There is a higher court than courts of justice and that is the court of conscience. It supersedes all other courts.
Gandhi’s pronouncement echoes around the Palais de Justice in Old Montreal. It comes as a shock to Judge Maureen Corriveau, presiding over her first major case, because it is quoted by Chief Superintendent Armand Gamache, Head of the Sûreté du Québec and a man who has devoted his life to upholding the law of the land. She would be even more surprised were she to realise that if need be Gamache is prepared to perjure himself and lie in court despite the fact that as a result the defendant in this murder trial might well go free.
Louise Penny’s latest novel, Glass Houses, spans almost the first year of Gamache’s incumbency as Head of the Sûreté, a year which has seen crime rise dramatically in the province and the police force floundering, apparently helpless to do anything about it. In particular the problem of drug pushing is growing exponentially to the point where it seems to be impossible to combat the cartels involved. However, the murder, which takes place in the latter part of October as the winter storms are beginning to set in and then comes to trial in the sweltering heat of summer, appears to have nothing to do with drugs although everything to do with questions of conscience. An ominous hooded and cloaked figure takes up a vigil on the village green in Three Pines, a figure that is eventually linked to the old Spanish tradition of the Cobrador and who is intended as a prod to the conscience of someone who has committed a dreadful act. But who is the target? When a visitor to the village is found dead, shrouded in the Cobrador’s cloak it is assumed that she is the quarry and has been murdered as an act of vengeance despite the fact that there appears to be nothing in her past to warrant such an action.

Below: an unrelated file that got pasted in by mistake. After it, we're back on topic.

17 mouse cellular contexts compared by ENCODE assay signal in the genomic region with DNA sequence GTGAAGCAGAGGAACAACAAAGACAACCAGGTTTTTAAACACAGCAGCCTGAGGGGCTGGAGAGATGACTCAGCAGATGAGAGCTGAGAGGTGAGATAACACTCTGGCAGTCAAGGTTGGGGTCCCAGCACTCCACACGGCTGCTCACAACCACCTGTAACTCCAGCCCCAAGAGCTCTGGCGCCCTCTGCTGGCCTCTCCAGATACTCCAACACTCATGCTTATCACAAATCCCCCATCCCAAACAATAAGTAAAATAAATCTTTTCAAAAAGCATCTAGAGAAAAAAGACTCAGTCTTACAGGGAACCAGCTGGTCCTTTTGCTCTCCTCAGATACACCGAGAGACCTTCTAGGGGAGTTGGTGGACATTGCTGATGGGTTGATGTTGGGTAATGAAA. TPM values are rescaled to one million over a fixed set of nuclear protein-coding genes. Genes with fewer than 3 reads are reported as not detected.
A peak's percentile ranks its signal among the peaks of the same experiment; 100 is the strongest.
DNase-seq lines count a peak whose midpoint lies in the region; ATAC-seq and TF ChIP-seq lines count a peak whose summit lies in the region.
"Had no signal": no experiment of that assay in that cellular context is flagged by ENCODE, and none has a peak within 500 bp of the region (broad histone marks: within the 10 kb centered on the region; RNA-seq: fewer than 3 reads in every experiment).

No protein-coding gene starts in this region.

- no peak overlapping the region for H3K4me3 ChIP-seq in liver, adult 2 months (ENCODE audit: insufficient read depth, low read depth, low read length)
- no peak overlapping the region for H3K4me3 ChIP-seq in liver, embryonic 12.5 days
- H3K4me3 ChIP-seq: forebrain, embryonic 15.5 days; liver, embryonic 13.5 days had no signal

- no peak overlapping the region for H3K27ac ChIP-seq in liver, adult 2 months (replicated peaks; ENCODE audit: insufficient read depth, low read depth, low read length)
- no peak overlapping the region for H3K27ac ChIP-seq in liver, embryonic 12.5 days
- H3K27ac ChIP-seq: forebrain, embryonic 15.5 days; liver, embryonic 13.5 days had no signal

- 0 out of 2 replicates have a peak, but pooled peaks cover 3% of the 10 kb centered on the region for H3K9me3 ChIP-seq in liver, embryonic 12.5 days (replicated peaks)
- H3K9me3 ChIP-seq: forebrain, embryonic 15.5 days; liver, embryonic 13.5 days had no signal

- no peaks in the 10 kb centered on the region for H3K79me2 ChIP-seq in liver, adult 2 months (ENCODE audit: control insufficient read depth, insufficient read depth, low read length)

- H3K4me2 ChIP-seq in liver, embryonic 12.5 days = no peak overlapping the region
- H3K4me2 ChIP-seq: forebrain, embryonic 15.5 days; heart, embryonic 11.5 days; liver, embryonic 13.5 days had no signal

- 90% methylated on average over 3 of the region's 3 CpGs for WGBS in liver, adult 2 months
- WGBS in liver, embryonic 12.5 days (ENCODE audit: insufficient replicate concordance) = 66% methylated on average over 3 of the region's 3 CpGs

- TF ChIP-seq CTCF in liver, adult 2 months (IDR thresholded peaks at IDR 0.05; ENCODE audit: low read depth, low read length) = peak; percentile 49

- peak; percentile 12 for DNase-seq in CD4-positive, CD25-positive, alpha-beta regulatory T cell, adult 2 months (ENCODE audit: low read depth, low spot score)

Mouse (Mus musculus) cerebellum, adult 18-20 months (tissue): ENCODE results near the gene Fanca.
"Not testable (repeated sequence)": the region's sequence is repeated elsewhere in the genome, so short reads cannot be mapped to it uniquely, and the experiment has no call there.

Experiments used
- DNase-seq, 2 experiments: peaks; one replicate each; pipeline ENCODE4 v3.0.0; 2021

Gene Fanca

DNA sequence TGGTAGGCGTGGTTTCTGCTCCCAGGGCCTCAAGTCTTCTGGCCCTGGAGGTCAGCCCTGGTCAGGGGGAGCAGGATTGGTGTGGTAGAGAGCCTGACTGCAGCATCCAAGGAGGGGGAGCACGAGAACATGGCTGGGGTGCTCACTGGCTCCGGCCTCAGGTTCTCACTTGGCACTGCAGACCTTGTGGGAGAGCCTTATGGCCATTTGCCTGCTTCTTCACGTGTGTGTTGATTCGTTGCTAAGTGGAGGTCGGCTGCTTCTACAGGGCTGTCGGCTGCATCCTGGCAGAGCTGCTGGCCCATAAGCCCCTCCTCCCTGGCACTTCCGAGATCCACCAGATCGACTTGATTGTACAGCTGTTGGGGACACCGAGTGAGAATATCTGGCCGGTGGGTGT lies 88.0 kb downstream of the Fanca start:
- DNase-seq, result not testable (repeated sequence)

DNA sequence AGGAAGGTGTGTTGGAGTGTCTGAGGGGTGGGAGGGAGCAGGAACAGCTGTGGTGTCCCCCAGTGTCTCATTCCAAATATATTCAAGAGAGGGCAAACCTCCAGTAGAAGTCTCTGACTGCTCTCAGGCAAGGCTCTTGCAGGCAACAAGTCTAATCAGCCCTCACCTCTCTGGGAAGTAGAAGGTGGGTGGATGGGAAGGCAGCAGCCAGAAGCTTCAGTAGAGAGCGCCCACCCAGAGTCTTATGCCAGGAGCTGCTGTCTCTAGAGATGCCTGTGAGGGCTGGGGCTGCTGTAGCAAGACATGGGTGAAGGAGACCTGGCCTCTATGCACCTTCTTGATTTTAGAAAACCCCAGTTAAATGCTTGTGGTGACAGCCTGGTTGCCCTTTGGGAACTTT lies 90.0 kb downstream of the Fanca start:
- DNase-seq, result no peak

Months later, in the heat of a Québec summer, a suspect stands accused in the dock. By this time, however, the reputation of the Sûreté and in particular of Gamache is at an all time low. How can anyone have faith that the correct person has been brought to justice when all around them crimes are going unpunished and drug pushers seem to walk the streets unhindered by the police? Even those who have known the Chief Superintendent the longest (and that includes the faithful reader) are beginning to wonder if this has been one promotion too many and that perhaps he should have continued to enjoy his retirement and left the top job to someone else. We should all know better. For Gamache is being driven by something higher than justice, higher even than conscience, he is being driven by love: love of his wife, his family, his friends, his colleagues and ultimately of the Québécois whom he serves. And, because of that love he is willing to risk everything, even his freedom; to burn his boats as irreversibly as did Cortez, in an attempt to change the course of crime in the province if not forever then at least for the foreseeable future.
If you don’t already know Louise Penny’s world and the characters who people the Sûreté and the village of Three Pines then this is not the place to start, fine novel though it is. The intricacies of the relationships that have grown over many years are too closely interwoven into this story for a first time reader to really understand the faith that is being placed in Gamache. Go back and start at the beginning with Still Life. Enjoy the twelve preceding novels and by the time you come to this you will be in a position to understand why the people who share Gamache’s life, at work and at home, are willing to follow him into a situation as precarious as any he has yet faced.